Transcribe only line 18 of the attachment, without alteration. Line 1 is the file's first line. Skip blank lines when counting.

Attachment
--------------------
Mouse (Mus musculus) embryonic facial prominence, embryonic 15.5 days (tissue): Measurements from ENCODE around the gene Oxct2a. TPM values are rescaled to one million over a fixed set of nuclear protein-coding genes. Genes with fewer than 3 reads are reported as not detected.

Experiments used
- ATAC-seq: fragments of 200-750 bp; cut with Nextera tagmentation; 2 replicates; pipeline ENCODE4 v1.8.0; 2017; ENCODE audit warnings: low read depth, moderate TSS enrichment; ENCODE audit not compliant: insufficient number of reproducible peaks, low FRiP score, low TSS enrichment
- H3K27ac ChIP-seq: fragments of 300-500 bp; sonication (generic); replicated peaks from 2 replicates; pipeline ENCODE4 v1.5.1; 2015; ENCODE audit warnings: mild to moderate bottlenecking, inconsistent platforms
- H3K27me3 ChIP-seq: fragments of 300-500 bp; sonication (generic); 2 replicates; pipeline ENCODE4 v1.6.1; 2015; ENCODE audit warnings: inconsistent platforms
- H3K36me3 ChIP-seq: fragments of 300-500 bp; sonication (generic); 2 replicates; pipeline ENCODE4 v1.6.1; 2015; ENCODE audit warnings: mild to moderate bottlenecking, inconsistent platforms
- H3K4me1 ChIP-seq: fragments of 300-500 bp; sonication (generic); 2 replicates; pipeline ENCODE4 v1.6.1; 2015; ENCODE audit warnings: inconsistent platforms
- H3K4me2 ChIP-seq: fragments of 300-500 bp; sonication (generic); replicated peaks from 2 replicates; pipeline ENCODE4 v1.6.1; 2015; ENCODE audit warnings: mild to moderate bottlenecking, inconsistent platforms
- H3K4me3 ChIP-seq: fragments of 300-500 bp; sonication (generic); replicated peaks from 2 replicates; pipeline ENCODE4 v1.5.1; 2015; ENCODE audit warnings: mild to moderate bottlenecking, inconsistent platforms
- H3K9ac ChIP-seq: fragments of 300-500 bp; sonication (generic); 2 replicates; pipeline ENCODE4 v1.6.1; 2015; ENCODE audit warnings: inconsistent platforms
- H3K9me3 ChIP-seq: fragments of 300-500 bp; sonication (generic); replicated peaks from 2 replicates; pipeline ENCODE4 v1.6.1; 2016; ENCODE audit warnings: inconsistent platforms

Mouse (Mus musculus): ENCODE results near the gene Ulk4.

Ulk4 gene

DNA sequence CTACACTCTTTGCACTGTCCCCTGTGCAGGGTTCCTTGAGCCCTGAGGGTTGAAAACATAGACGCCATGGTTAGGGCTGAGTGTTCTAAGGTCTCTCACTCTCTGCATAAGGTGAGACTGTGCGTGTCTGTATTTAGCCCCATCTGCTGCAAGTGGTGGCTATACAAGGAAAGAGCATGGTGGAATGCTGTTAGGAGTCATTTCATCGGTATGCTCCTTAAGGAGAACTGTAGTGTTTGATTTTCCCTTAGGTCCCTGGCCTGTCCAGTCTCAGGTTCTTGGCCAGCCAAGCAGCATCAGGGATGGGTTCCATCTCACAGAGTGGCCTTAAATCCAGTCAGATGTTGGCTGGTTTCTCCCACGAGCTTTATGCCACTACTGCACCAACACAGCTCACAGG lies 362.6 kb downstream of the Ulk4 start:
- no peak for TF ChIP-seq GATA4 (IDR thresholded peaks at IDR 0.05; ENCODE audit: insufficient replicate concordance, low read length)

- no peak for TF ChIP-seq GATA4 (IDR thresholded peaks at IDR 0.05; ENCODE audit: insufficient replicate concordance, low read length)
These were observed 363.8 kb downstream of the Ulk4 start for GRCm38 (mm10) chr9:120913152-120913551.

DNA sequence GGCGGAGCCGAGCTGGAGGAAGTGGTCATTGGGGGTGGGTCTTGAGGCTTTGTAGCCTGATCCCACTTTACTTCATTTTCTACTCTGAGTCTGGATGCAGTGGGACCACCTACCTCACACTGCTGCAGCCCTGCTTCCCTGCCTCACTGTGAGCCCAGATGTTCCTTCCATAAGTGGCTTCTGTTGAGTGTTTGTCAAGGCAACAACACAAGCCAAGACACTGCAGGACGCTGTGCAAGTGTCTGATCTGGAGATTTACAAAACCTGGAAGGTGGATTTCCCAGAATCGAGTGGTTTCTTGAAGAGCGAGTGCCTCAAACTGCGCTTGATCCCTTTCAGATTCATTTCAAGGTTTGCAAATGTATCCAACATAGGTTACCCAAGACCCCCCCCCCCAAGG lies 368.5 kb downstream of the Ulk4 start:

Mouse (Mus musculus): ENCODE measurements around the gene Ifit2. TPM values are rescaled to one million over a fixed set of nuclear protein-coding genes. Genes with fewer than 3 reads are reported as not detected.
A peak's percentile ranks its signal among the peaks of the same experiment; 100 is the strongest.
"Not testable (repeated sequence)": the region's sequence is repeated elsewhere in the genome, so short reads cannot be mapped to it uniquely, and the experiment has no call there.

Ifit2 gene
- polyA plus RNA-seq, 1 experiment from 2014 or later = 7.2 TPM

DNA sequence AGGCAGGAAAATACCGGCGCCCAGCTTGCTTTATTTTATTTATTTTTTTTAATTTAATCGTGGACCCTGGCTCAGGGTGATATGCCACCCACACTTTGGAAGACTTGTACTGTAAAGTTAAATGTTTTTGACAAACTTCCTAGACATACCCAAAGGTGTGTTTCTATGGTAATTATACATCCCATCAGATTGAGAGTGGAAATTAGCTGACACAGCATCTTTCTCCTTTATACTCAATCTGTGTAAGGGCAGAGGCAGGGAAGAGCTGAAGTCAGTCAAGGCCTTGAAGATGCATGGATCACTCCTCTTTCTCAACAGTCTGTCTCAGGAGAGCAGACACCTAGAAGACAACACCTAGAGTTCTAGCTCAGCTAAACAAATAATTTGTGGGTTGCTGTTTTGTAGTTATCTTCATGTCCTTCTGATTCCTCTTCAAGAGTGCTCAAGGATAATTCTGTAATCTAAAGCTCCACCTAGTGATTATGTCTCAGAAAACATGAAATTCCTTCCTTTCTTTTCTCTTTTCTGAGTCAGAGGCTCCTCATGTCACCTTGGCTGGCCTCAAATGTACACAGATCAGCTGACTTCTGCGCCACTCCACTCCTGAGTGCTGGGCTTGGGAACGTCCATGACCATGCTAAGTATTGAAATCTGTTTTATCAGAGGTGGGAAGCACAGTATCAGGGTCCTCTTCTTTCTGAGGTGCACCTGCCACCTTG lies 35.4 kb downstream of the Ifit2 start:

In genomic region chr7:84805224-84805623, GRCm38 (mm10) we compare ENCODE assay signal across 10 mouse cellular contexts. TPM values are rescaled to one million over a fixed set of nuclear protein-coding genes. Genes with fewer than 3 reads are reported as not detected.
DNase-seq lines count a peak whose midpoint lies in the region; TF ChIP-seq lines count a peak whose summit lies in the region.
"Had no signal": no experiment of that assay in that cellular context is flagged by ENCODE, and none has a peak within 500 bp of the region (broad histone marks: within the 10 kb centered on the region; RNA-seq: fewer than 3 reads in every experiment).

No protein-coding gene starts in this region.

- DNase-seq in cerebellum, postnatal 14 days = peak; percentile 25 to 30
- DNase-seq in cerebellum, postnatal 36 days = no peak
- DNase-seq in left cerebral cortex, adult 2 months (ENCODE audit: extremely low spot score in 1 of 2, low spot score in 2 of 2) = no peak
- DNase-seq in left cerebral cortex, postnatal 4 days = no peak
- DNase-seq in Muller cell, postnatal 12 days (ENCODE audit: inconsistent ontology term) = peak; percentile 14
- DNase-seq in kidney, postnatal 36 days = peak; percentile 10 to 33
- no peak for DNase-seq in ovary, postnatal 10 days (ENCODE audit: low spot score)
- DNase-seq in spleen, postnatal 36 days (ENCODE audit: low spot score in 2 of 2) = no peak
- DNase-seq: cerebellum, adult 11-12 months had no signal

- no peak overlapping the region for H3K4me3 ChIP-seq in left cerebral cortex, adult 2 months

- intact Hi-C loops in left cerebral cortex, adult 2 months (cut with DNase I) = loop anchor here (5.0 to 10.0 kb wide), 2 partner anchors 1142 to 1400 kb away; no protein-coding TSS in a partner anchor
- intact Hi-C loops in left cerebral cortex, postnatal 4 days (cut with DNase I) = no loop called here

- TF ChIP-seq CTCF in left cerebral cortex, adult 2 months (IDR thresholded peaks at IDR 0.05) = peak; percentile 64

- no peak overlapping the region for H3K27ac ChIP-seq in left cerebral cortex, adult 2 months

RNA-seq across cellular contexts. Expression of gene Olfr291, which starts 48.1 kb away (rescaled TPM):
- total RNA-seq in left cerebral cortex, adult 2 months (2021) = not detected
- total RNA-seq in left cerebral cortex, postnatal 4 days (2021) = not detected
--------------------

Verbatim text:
DNA sequence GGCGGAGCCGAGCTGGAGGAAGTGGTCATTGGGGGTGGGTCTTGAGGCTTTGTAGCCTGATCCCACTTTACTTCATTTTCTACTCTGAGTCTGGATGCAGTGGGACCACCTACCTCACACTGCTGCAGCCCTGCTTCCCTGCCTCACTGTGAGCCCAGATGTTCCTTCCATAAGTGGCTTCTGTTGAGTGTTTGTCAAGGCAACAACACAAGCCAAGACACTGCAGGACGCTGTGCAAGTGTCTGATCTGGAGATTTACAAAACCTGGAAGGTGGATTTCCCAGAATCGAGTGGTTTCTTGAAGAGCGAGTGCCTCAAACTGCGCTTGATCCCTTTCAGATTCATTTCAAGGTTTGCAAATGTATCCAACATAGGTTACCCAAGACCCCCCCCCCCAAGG lies 368.5 kb downstream of the Ulk4 start: